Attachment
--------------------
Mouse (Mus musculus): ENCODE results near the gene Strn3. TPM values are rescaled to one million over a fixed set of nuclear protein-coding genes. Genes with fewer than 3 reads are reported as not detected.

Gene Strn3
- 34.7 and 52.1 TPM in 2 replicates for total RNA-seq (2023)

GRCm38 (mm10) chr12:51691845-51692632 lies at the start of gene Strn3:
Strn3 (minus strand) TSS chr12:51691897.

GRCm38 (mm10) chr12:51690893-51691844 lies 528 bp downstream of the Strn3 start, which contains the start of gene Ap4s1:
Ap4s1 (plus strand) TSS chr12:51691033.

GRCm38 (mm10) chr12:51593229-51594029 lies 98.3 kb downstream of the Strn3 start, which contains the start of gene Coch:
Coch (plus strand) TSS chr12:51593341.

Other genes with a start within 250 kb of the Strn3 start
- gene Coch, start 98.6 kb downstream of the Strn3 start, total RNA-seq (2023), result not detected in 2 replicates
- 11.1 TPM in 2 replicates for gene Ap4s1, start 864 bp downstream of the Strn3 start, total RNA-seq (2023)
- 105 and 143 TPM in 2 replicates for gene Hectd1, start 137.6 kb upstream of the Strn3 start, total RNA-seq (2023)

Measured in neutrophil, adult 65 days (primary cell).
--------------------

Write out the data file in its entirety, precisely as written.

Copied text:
Mouse (Mus musculus): ENCODE results near the gene Strn3. TPM values are rescaled to one million over a fixed set of nuclear protein-coding genes. Genes with fewer than 3 reads are reported as not detected.

Gene Strn3
- 34.7 and 52.1 TPM in 2 replicates for total RNA-seq (2023)

GRCm38 (mm10) chr12:51691845-51692632 lies at the start of gene Strn3:
Strn3 (minus strand) TSS chr12:51691897.

GRCm38 (mm10) chr12:51690893-51691844 lies 528 bp downstream of the Strn3 start, which contains the start of gene Ap4s1:
Ap4s1 (plus strand) TSS chr12:51691033.

GRCm38 (mm10) chr12:51593229-51594029 lies 98.3 kb downstream of the Strn3 start, which contains the start of gene Coch:
Coch (plus strand) TSS chr12:51593341.

Other genes with a start within 250 kb of the Strn3 start
- gene Coch, start 98.6 kb downstream of the Strn3 start, total RNA-seq (2023), result not detected in 2 replicates
- 11.1 TPM in 2 replicates for gene Ap4s1, start 864 bp downstream of the Strn3 start, total RNA-seq (2023)
- 105 and 143 TPM in 2 replicates for gene Hectd1, start 137.6 kb upstream of the Strn3 start, total RNA-seq (2023)

Measured in neutrophil, adult 65 days (primary cell).